LOS ANGELES -- Luke Walton is coming home to rebuild the Los Angeles Lakers.
The Lakers reached an agreement Friday night with the Golden State assistant to become their head coach, dramatically choosing a leader for their new era after Kobe Bryant.
The Lakers grabbed Walton just five days after they fired Byron Scott, who led the 16-time NBA champions to the two worst seasons in franchise history.
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Walton spent nine seasons with the Lakers, winning two championship rings as a smart, steady contributor. Three years after his retirement, the 36-year-old Southern California native is back to become the 26th head coach in franchise history.
"We're excited to bring Luke back to Los Angeles, where we feel he's going to start an outstanding coaching career," Lakers general manager Mitch Kupchak said. "He's one of the brightest young coaching minds in the game and we feel fortunate that he'll be leading the on-court future of our team."
Walton seemed to be the ideal candidate for the Lakers from the start, given his equal fluency in the Lakers' history and the Warriors' cutting-edge brand of beautiful basketball. He'll have the chance to mold the Lakers' on-court approach in any way he chooses, with the franchise ripe for reinvention after the 20-year career of Bryant.
"We are thrilled for Luke," Warriors general manager Bob Myers said. "This is a tremendous opportunity for him to return home and serve as head coach for one of the most storied franchises in sports. Luke has done an incredible job during his two-year stint with our team and has played a significant role in our success."
Walton, who got a multiyear contract, will join the Lakers after the Warriors' playoff run. That could take several weeks, because Golden State is headed for the second round with designs on a second straight championship.
Walton became a top candidate for coaching jobs earlier this season when he led Golden State to a 39-4 record as the interim head coach while Steve Kerr was sidelined by a back injury. Walton coolly stepped in and coaching the Warriors to an NBA-record 24-0 start before ceding the job back to Kerr.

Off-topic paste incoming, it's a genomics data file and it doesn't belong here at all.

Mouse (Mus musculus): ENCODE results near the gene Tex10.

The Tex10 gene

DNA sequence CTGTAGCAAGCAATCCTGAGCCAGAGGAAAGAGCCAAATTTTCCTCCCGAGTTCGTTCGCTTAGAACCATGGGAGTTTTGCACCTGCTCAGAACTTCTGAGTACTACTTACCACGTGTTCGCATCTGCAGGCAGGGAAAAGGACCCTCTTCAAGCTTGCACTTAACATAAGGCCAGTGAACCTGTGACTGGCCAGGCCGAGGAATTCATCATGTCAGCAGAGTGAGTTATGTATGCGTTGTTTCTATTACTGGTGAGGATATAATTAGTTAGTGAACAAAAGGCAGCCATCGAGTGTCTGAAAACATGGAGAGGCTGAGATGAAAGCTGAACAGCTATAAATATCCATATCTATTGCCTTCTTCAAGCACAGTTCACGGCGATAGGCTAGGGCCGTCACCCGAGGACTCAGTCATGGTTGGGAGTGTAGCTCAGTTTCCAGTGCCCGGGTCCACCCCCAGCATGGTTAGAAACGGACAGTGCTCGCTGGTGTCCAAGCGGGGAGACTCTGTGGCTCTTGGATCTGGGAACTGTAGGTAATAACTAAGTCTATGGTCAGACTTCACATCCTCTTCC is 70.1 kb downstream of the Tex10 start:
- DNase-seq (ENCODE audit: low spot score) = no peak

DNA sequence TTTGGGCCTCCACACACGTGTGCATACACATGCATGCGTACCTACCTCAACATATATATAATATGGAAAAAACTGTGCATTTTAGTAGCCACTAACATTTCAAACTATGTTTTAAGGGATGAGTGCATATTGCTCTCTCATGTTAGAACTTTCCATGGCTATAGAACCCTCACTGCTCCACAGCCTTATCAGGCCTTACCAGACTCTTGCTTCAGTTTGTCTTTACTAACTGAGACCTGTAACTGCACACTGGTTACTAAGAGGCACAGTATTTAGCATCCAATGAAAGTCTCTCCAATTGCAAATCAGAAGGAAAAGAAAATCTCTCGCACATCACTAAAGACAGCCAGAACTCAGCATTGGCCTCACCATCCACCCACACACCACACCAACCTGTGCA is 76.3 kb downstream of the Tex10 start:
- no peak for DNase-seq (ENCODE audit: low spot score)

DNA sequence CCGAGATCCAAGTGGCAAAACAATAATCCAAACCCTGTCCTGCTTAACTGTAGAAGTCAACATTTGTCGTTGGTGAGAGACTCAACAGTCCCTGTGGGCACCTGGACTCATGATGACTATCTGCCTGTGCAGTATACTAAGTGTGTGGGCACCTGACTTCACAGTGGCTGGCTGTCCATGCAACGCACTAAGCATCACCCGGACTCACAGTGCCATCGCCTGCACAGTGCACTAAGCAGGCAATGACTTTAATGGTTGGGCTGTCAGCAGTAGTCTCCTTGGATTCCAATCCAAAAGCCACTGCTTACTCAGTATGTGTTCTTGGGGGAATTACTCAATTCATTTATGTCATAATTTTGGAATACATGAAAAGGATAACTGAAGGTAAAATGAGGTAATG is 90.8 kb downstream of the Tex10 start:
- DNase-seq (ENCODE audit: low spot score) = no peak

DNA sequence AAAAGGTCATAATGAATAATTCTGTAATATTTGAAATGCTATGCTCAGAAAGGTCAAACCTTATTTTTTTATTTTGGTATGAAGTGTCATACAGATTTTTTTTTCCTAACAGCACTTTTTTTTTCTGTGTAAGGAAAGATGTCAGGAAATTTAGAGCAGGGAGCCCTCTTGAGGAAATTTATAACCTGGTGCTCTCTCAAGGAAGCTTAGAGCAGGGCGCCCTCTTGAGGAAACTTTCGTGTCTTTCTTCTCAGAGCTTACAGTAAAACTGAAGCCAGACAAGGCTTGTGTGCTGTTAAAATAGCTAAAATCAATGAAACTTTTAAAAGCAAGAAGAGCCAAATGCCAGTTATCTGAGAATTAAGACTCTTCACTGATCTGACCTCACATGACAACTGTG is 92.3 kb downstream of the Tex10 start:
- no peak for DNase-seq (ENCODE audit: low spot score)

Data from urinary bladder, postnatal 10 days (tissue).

Walton even finished eighth in the voting for NBA's Coach of the Year award, which went to Kerr.
"I'm incredibly happy for Luke," Kerr said. "As we witnessed earlier this season, he has all of the intangibles necessary to be an outstanding head coach in this league, including a terrific understanding of the game the ability to communicate with a wide range of people. He's certainly ready for this opportunity and I'm confident he'll do a great job with the Lakers once our season is complete."
Walton won't have nearly the same level of talent in Los Angeles, which is rebuilding after the retirement of Bryant, Walton's longtime teammate.
The Lakers' core consists of recent draft picks D'Angelo Russell, Julius Randle and Jordan Clarkson alongside an unremarkable collection of veterans and young players. Los Angeles went 21-61 and 17-65 under Scott, the two worst seasons in franchise history.
But the lure of the Lakers apparently was strong to Walton, who was drafted by the team out of Arizona in 2003. He was a depth forward on the Lakers' championship teams in 2009 and 2010.
After Walton stepped away from the court in 2013, he worked briefly for the Lakers' television network as a broadcaster, and for their D-League team as a player development coach. He became an assistant in Golden State and earned promotion to the job of Kerr's lead assistant this season after Alvin Gentry left.